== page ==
The crisis in Ukraine has made the planned pipeline bringing Siberian gas to the European Union - bypassing Ukraine - a new focus of tensions between Moscow, Brussels and Washington.
EU member Bulgaria earlier this month said it was suspending work on building its section of the multi-billion-euro project following pressure from the EU and the United States.
The European Commission has called on all 28 member states to stand united in resisting pressure from the Kremlin over the project, saying the contracts Gazprom has signed on the pipeline breach the bloc's competition rules.
Moscow says the pipeline will ensure European energy security and has accused Brussels of pressuring Bulgaria into suspending work in order to seek revenge over the Kremlin's alleged role in supporting separatists in eastern Ukraine.
But South Stream has also exposed divisions within the bloc, with several states that depend on Russian gas transported via Ukraine supporting it, together with countries on the pipeline's route.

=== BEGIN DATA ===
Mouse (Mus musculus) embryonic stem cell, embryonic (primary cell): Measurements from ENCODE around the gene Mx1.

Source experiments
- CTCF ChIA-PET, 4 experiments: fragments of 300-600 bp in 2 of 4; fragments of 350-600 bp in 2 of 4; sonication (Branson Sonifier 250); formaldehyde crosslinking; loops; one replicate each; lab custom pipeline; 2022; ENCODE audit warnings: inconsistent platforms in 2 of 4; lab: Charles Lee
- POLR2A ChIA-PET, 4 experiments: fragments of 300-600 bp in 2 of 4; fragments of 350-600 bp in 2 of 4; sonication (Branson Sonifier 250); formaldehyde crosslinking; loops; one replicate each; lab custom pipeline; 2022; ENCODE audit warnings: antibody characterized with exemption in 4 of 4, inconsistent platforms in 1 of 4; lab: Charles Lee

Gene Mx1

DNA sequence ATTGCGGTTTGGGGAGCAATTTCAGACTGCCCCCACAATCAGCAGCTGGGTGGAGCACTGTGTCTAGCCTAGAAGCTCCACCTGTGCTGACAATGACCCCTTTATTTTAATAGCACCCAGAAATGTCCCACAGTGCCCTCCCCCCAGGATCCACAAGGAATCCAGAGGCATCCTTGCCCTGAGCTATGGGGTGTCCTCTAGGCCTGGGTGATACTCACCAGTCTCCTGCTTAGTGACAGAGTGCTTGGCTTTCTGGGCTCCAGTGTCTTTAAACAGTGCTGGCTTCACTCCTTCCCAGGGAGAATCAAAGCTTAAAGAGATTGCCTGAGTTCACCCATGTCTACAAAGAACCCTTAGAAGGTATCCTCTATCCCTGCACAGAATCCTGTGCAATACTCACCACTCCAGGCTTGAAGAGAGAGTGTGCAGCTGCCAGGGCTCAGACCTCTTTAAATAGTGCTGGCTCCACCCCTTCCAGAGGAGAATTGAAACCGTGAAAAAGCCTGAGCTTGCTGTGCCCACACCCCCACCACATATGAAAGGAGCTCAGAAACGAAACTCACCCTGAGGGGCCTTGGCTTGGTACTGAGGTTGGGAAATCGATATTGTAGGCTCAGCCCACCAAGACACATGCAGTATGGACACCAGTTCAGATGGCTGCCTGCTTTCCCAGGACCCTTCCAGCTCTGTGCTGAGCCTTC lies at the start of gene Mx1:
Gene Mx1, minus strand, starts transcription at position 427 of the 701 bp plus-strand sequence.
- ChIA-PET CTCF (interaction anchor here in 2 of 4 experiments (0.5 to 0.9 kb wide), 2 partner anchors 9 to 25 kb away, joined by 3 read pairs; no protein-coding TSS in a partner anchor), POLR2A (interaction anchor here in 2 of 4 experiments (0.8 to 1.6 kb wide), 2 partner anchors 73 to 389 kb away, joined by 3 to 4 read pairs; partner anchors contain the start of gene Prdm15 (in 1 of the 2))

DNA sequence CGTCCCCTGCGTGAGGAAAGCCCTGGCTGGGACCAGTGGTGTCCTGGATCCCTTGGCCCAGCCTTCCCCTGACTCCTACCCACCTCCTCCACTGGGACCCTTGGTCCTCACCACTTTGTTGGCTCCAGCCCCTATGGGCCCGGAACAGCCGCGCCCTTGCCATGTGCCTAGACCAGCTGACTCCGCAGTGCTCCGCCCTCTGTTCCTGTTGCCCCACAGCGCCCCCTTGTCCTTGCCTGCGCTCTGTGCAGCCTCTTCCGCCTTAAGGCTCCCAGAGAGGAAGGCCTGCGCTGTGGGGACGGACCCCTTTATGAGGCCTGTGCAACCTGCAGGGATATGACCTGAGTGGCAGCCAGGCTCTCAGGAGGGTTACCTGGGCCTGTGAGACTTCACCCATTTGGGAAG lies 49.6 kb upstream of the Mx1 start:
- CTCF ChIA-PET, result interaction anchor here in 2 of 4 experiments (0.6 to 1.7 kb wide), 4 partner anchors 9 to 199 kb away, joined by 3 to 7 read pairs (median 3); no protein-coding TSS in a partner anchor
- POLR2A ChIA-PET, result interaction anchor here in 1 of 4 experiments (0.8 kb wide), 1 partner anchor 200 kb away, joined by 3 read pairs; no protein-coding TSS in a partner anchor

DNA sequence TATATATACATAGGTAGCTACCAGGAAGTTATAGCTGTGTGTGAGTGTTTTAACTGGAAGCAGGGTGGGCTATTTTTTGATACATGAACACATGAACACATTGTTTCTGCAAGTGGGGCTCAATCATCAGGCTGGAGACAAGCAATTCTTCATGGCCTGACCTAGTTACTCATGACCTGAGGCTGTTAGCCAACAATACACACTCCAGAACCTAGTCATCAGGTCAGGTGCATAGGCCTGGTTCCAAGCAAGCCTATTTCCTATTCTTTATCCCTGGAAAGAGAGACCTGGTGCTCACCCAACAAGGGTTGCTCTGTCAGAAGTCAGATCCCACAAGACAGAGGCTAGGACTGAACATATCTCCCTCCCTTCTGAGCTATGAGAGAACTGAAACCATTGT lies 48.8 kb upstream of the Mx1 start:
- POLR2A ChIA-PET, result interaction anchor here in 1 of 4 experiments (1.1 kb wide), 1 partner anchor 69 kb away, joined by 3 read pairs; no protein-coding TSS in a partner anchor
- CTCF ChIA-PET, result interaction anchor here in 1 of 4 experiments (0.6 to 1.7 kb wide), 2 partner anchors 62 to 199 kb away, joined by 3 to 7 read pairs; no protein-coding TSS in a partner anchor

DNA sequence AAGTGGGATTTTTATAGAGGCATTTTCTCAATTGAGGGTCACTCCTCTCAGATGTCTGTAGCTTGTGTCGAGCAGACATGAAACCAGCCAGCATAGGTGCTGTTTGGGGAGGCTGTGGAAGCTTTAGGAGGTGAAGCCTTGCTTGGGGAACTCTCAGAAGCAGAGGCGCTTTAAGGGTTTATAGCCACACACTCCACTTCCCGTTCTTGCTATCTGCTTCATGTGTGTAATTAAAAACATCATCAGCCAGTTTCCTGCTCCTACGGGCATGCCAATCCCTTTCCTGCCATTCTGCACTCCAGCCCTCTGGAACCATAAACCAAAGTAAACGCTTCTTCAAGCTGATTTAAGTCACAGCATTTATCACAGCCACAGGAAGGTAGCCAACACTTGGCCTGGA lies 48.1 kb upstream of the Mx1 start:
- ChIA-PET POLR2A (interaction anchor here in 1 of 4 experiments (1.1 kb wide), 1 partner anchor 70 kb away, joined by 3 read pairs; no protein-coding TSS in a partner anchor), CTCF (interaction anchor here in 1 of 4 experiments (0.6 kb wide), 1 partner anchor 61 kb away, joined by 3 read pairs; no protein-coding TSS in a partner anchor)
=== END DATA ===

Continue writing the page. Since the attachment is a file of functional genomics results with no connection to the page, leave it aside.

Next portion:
With an annual capacity of 63 billion cubic metres, the main pipeline will stretch nearly 2500 kilometres (1500 miles) from Russia under the Black Sea to Bulgaria, Serbia, Hungary and Slovenia to end in Italy. It will also bring gas to Austria.
Tuesday's deal was signed in Vienna by Gazprom chief executive Alexei Miller and his OMV counterpart Gerhard Roiss, the Austria Press Agency (APA) reported.
"This is an investment in Europe's energy security," Roiss said. "South Stream will comply fully with European law."
Putin is meeting his Austrian and Swiss counterparts for talks on ending the crisis in Ukraine.
Austrian President Heinz Fischer told broadcaster ORF he would use frank words to invite Putin to "provide signals that he is really and factually interested in peaceful solutions."
Swiss President Didier Burkhalter, who currently chairs the Organization for Security and Co-operation in Europe (OSCE), is scheduled to meet Putin in the evening.